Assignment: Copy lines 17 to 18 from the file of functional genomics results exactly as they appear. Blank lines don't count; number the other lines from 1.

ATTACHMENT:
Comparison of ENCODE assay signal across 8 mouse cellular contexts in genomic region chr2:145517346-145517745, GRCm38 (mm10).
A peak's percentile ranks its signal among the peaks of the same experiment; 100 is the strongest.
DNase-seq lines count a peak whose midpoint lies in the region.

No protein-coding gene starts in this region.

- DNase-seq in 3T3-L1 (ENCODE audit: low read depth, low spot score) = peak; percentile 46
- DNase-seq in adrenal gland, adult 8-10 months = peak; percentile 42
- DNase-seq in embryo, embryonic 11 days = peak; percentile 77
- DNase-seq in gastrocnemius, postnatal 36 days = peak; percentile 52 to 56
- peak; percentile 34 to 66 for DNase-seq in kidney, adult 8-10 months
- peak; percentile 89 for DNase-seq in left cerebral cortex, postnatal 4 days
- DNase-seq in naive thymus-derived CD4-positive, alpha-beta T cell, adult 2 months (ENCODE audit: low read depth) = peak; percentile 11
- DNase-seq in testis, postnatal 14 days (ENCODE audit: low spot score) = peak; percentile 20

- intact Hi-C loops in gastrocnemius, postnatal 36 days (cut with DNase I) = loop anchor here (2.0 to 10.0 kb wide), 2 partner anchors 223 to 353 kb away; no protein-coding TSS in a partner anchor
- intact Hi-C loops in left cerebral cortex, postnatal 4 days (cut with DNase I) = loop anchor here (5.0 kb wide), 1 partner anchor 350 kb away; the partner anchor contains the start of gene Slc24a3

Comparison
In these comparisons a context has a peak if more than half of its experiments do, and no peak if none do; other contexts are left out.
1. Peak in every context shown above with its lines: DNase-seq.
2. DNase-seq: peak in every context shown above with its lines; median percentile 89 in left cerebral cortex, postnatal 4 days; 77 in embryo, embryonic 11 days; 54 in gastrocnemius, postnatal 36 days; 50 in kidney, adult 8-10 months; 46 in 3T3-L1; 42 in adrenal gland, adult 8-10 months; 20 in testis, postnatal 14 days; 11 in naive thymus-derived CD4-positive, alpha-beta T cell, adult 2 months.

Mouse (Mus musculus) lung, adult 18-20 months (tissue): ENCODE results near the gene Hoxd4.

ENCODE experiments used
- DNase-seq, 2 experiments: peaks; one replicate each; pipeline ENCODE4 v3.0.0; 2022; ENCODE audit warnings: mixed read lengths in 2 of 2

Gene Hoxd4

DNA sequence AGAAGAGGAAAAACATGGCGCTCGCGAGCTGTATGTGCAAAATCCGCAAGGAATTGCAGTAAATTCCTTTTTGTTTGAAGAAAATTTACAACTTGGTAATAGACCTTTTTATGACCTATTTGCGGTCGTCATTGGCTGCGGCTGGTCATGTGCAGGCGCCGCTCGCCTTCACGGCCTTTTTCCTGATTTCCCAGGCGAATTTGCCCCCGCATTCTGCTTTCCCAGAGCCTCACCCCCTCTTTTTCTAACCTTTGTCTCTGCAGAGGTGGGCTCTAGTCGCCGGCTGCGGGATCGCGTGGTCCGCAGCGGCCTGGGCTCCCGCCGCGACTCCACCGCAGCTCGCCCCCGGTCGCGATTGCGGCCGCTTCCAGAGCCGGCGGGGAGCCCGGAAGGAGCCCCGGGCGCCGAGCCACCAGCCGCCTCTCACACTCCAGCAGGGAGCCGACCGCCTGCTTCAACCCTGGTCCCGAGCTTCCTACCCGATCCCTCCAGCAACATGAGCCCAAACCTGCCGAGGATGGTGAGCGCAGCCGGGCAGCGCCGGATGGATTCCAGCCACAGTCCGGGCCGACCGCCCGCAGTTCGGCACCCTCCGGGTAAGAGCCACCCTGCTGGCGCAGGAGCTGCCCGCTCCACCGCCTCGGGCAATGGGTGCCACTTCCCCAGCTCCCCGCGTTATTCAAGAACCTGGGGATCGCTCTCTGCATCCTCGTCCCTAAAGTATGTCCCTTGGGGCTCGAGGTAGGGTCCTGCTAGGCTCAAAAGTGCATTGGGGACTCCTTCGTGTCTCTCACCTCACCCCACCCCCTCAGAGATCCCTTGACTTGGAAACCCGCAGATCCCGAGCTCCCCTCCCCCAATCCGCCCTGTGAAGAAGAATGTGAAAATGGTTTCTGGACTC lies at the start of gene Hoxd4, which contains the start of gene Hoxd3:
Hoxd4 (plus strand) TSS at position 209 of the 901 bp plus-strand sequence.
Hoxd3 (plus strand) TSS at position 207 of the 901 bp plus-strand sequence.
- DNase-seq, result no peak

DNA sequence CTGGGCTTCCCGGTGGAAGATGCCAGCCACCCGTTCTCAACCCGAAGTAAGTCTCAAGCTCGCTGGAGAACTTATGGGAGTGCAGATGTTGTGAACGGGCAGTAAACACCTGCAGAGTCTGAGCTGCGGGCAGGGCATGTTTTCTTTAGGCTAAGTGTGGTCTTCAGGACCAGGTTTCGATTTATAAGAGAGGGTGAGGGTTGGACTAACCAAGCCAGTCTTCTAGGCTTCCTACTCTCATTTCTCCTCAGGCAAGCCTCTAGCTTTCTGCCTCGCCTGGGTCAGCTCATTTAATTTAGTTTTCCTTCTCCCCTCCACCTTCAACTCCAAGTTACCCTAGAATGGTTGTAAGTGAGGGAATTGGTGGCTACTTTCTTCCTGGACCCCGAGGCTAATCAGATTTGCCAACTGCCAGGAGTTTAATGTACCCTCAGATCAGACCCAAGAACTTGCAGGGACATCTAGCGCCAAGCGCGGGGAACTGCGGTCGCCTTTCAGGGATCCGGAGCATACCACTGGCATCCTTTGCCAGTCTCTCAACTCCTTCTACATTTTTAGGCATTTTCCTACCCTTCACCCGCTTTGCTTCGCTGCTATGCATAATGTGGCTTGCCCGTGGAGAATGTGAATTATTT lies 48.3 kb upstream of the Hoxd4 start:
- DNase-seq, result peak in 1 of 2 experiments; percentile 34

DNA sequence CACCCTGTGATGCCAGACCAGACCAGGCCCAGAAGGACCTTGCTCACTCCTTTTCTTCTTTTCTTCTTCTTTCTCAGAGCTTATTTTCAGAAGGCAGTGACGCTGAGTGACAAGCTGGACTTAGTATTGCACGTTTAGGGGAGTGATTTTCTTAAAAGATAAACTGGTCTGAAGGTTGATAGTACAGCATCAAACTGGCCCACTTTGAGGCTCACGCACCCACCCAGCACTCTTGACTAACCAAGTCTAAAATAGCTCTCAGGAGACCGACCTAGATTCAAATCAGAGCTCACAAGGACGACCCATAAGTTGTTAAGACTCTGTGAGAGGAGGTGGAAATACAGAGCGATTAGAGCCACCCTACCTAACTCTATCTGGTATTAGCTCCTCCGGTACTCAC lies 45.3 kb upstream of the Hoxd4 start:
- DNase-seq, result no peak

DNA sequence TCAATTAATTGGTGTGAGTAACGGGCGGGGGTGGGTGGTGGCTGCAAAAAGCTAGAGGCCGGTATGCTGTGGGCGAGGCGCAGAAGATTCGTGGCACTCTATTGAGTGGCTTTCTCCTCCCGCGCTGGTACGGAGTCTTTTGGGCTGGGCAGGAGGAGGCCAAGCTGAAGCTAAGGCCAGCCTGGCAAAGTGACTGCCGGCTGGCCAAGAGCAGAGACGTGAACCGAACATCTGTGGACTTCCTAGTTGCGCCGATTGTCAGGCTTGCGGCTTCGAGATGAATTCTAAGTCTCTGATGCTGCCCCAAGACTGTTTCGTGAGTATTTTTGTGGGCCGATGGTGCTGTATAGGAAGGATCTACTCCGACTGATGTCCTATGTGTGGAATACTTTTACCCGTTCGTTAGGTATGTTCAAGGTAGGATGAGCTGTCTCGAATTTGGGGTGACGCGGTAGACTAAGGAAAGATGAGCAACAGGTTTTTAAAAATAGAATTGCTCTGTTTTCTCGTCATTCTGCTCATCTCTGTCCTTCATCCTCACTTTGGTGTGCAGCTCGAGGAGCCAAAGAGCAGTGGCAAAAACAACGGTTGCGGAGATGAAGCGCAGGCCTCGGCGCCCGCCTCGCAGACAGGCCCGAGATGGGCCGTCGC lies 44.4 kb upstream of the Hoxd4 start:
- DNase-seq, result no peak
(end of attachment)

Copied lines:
1. Peak in every context shown above with its lines: DNase-seq.
2. DNase-seq: peak in every context shown above with its lines; median percentile 89 in left cerebral cortex, postnatal 4 days; 77 in embryo, embryonic 11 days; 54 in gastrocnemius, postnatal 36 days; 50 in kidney, adult 8-10 months; 46 in 3T3-L1; 42 in adrenal gland, adult 8-10 months; 20 in testis, postnatal 14 days; 11 in naive thymus-derived CD4-positive, alpha-beta T cell, adult 2 months.